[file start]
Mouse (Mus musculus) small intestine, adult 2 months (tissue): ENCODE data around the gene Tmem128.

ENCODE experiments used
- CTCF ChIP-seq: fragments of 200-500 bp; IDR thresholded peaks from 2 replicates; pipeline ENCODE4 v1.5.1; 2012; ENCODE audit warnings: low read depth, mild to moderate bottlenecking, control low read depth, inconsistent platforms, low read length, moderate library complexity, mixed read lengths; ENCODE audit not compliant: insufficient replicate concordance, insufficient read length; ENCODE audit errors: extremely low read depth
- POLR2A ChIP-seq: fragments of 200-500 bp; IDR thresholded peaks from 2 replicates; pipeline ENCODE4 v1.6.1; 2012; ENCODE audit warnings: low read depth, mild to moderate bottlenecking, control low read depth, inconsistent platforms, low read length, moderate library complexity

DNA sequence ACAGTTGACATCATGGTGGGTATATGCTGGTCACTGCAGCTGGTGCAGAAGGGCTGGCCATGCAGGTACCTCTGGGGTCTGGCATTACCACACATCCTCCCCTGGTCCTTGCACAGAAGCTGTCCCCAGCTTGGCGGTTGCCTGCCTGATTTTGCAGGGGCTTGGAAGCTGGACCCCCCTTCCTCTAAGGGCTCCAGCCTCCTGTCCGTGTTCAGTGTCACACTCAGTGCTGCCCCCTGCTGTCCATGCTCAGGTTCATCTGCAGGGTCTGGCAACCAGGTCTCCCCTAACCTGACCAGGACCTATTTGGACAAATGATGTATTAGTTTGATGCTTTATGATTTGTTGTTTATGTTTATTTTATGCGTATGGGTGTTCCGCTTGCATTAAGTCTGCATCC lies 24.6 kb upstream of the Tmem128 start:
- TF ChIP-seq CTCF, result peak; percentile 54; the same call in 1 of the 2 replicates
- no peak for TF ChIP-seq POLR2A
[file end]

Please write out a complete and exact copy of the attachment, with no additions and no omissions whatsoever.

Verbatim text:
Mouse (Mus musculus) small intestine, adult 2 months (tissue): ENCODE data around the gene Tmem128.

ENCODE experiments used
- CTCF ChIP-seq: fragments of 200-500 bp; IDR thresholded peaks from 2 replicates; pipeline ENCODE4 v1.5.1; 2012; ENCODE audit warnings: low read depth, mild to moderate bottlenecking, control low read depth, inconsistent platforms, low read length, moderate library complexity, mixed read lengths; ENCODE audit not compliant: insufficient replicate concordance, insufficient read length; ENCODE audit errors: extremely low read depth
- POLR2A ChIP-seq: fragments of 200-500 bp; IDR thresholded peaks from 2 replicates; pipeline ENCODE4 v1.6.1; 2012; ENCODE audit warnings: low read depth, mild to moderate bottlenecking, control low read depth, inconsistent platforms, low read length, moderate library complexity

DNA sequence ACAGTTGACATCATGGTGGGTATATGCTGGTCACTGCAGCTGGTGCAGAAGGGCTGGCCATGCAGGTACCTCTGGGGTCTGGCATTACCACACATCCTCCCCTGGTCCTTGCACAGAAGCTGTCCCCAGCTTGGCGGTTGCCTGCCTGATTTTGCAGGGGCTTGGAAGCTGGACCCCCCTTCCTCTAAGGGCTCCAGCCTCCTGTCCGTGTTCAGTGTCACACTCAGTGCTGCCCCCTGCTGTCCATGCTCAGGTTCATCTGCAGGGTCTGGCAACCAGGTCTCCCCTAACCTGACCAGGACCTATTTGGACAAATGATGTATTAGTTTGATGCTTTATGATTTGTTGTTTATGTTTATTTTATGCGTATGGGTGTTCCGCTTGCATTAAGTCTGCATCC lies 24.6 kb upstream of the Tmem128 start:
- TF ChIP-seq CTCF, result peak; percentile 54; the same call in 1 of the 2 replicates
- no peak for TF ChIP-seq POLR2A